By 1933, however, with the imminent release of Thunder Over Mexico, Left film critics’ discussion of montage became decidedly more polemical in its defense of Eisenstein’s Mexican footage against Sol Lesser’s Hollywood version of the film. Time and again, U.S. Left film critics establish the critical difference between Hollywood cutting and Soviet montage so that readers might see how Thunder’s very construction is at odds with Eisenstein’s intentions. Seymour Stern elaborates upon the differences found between the two types of editing within his article, “Hollywood and Montage.” The main problem with Hollywood cutting, for Stern, was that it was both too spectacular in its use of mise-en-scène and too realistic in its narrative construction. Individual shots must emphasize scenic backgrounds and/or the actor’s beauty while Hollywood continuity dictates that the narrative be simplified so that viewers could easily follow its trajectory.
Montage, on the other hand, for Stern, serves a diametrically opposite approach: to integrate all its visual elements within the film’s overall theme(s), and to create a narrative structured around the filmed material and the director’s intentions, not based upon the viewer-friendly constraints of Hollywood “realism.” Film content and style must be interconnected to maintain the integrity of the film. Montage, as a result, challenges audience members’ perceptions and thoughts not only by presenting radical content, but by presenting it in a new way that challenges “realism’s” limited ability to understand the socio-economic processes that structure our daily lives.
Stern illustrates the two different approaches to film construction by showing how Hollywood defines “excess footage” as any shot that is not related directly to character or the film’s narrative action. But footage that is “excess” to Hollywood is necessary for Soviet montage since it is needed to create subtle associational links that build up the film’s complex dynamic that challenges spectators’ naturalistic way of viewing the world.
Stern’s comments about “excess footage” are particularly germane in grasping U.S. Left film critics’ problems with Thunder Over Mexico. Eisenstein originally intended Que Viva Mexico! to be comprised of six episodes, each chronicling a different epoch of Mexican history. He described the structure of the film to be like that of a Mexican serape:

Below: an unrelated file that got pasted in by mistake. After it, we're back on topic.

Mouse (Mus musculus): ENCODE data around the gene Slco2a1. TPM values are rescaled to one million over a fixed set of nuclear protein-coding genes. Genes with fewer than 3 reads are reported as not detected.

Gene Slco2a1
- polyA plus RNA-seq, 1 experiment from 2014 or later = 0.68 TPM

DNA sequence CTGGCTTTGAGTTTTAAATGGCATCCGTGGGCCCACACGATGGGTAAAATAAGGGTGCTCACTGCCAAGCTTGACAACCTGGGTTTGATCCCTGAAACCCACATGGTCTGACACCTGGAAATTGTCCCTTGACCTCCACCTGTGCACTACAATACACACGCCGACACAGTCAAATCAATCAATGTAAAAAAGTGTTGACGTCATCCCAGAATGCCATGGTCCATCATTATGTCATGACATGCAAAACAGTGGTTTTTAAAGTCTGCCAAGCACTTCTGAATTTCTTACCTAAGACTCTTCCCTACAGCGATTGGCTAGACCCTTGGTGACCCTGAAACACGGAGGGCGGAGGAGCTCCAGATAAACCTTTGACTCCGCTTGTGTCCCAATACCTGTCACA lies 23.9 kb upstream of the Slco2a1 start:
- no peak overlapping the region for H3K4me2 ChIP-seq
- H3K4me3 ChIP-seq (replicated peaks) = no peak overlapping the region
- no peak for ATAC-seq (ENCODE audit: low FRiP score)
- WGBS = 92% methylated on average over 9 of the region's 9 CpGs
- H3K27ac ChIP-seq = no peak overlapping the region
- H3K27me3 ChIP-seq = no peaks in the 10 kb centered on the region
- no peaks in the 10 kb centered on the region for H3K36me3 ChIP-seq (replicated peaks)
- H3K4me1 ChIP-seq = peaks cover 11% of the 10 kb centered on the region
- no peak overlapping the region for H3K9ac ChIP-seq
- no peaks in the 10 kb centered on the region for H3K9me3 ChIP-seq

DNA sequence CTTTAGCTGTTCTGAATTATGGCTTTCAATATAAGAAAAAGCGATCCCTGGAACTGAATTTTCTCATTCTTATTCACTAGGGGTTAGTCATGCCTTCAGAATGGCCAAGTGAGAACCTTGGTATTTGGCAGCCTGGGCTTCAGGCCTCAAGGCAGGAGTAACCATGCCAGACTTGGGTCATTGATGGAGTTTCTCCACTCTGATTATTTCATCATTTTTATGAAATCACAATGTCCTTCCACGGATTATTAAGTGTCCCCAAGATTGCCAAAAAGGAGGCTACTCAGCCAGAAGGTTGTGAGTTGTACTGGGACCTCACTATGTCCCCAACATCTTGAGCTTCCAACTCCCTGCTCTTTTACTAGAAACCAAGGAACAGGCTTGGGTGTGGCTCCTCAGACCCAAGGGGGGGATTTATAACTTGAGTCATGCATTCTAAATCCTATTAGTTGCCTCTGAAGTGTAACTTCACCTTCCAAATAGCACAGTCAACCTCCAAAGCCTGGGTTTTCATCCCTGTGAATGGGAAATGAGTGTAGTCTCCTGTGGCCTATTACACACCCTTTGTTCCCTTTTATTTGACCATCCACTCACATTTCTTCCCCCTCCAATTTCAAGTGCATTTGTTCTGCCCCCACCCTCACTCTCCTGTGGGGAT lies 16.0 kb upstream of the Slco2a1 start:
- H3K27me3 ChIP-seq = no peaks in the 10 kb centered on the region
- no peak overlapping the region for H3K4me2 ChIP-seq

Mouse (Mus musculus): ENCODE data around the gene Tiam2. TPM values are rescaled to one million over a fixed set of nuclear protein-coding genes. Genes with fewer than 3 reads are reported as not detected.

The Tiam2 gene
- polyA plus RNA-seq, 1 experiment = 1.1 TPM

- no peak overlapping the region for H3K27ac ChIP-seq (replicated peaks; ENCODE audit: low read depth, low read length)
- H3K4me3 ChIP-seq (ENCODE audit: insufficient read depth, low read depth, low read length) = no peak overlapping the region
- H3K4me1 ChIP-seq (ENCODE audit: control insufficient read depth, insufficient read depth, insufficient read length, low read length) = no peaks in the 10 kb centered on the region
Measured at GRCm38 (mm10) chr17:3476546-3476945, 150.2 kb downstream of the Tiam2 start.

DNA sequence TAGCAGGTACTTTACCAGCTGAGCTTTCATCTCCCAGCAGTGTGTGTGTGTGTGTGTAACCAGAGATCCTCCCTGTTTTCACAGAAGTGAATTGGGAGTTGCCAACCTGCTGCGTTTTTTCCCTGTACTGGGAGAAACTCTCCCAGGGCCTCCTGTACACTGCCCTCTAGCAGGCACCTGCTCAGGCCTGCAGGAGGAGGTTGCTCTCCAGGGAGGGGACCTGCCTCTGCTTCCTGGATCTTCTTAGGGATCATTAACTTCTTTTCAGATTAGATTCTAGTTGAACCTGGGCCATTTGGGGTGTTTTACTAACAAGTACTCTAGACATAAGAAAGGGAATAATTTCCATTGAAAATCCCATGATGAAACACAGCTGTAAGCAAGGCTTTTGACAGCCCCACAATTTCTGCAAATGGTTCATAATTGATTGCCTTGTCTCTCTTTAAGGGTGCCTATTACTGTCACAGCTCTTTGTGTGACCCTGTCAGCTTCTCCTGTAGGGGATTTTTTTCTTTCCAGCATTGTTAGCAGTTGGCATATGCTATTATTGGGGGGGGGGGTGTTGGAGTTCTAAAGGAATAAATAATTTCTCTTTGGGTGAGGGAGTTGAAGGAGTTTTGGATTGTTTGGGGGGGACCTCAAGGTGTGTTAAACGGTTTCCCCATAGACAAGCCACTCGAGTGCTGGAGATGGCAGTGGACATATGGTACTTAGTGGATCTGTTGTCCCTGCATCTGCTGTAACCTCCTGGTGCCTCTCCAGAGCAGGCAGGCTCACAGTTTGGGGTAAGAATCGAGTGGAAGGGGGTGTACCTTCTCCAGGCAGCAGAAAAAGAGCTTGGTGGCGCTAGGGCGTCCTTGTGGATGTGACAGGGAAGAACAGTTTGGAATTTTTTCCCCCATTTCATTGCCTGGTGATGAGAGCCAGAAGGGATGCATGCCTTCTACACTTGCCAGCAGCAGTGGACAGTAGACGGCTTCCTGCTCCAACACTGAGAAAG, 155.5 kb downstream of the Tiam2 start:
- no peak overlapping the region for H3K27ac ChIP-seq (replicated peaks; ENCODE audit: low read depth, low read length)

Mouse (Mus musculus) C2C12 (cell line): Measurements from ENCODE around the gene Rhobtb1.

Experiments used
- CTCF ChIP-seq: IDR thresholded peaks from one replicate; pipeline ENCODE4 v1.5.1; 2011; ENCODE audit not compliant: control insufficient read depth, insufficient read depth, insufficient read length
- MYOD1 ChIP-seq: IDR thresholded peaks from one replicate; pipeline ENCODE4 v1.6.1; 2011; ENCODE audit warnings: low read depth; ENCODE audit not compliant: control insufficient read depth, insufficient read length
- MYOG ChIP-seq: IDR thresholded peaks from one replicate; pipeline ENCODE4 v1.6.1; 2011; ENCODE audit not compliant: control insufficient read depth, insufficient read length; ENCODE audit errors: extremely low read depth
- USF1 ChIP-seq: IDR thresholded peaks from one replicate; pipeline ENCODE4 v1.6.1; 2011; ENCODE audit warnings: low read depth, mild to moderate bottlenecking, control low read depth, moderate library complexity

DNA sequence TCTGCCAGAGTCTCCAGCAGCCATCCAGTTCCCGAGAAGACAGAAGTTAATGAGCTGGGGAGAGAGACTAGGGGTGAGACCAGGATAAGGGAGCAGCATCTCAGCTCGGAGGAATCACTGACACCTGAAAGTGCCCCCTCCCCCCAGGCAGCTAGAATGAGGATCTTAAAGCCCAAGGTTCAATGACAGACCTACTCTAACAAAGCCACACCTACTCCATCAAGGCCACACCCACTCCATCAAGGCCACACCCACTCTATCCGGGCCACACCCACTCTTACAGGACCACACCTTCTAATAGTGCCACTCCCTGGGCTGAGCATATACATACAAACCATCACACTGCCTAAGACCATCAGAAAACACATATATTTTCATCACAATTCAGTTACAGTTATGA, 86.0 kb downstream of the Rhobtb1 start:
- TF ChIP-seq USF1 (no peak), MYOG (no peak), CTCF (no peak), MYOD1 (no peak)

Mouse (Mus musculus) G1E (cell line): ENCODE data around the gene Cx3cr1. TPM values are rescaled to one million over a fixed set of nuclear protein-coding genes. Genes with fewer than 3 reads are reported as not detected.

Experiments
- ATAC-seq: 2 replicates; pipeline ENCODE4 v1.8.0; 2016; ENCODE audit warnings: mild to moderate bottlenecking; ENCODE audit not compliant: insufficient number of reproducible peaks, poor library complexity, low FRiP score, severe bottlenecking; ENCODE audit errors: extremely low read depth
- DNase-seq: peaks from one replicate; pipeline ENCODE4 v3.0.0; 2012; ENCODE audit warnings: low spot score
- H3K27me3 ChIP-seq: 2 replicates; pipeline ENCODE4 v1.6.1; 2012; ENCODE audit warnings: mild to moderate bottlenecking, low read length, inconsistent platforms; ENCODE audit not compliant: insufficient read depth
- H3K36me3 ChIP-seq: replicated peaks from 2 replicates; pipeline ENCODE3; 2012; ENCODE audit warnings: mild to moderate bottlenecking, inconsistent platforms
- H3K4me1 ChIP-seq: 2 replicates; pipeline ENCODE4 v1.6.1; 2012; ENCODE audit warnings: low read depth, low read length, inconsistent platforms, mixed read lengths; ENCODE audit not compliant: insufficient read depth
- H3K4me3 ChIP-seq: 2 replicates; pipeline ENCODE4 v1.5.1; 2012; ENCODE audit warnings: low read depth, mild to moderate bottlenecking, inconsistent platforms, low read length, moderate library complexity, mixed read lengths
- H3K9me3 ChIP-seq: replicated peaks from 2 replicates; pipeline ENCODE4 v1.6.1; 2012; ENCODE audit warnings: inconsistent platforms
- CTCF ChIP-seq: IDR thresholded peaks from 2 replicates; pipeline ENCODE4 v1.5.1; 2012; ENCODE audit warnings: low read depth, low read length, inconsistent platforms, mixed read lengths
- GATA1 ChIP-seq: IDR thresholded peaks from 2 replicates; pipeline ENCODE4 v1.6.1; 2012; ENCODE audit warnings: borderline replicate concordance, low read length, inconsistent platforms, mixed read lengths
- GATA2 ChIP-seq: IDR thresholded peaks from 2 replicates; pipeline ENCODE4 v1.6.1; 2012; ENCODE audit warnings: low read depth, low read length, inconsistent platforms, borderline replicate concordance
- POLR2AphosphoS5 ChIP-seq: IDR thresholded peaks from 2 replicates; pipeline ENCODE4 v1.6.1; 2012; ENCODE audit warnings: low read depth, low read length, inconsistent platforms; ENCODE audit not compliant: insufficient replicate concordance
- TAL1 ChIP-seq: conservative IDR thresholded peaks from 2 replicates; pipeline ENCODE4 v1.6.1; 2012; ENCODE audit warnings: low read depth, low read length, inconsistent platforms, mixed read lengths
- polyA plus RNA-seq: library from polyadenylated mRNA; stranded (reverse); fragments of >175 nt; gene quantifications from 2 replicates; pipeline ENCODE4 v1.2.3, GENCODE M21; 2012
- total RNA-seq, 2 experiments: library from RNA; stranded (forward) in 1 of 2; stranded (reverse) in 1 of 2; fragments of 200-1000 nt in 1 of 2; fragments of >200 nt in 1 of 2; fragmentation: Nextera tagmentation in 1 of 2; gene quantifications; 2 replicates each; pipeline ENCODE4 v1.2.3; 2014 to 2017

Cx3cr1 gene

But the film’s very lack of a singular plot or story, which Eisenstein saw as a cinematic breakthrough, prevented Hollywood executives from picking the film up for mass-distribution. Upton Sinclair explained the Hollywood point-of-view to Eisenstein in a letter:
Without a singular story running throughout the film, Hollywood viewed the entire project as nothing more than “excess footage,” a “travelogue,” to use their euphemism, all of which Stern warned about in his column. As a result, when Sol Lesser became charged with transforming Eisenstein’s Mexican footage into a Hollywood film, he centered the story on Que Viva Mexico!’s most dramatic episode, “Maguey.” That episode shows the execution of Sebastian, a peon, and his friends who revolt against a hacendado after Sebastian’s wife, Maria, is raped by one of the hacendado’s men. As Marie Seton explains,
U.S. Left film critics were well aware that “Maguey” was only one of six episodes of the film since the journal Experimental Cinema, as well as other Left film journals and columns, had been chronicling the developments of Eisenstein’s film since its inception in 1931 and published Eisenstein’s written scenario (among other pieces on the film) in February 1934. As a result, Sol Lesser’s Thunder Over Mexico seemed nothing less than a “hack job” of Eisenstein’s original Mexican footage. In a manifesto in defense of Que Viva Mexico!, the editors of Experimental Cinema clearly laid out their problems with Thunder Over Mexico:
By eliminating three of the six episodes and not allowing Eisenstein to edit the film, Thunder Over Mexico, according to U.S. Left film critics, lost all thematic unity and development.